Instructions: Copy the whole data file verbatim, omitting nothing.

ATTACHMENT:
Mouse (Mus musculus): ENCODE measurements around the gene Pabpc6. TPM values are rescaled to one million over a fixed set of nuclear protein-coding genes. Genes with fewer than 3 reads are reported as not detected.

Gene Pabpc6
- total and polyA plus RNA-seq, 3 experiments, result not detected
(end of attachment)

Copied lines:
Mouse (Mus musculus): ENCODE measurements around the gene Pabpc6. TPM values are rescaled to one million over a fixed set of nuclear protein-coding genes. Genes with fewer than 3 reads are reported as not detected.

Gene Pabpc6
- total and polyA plus RNA-seq, 3 experiments, result not detected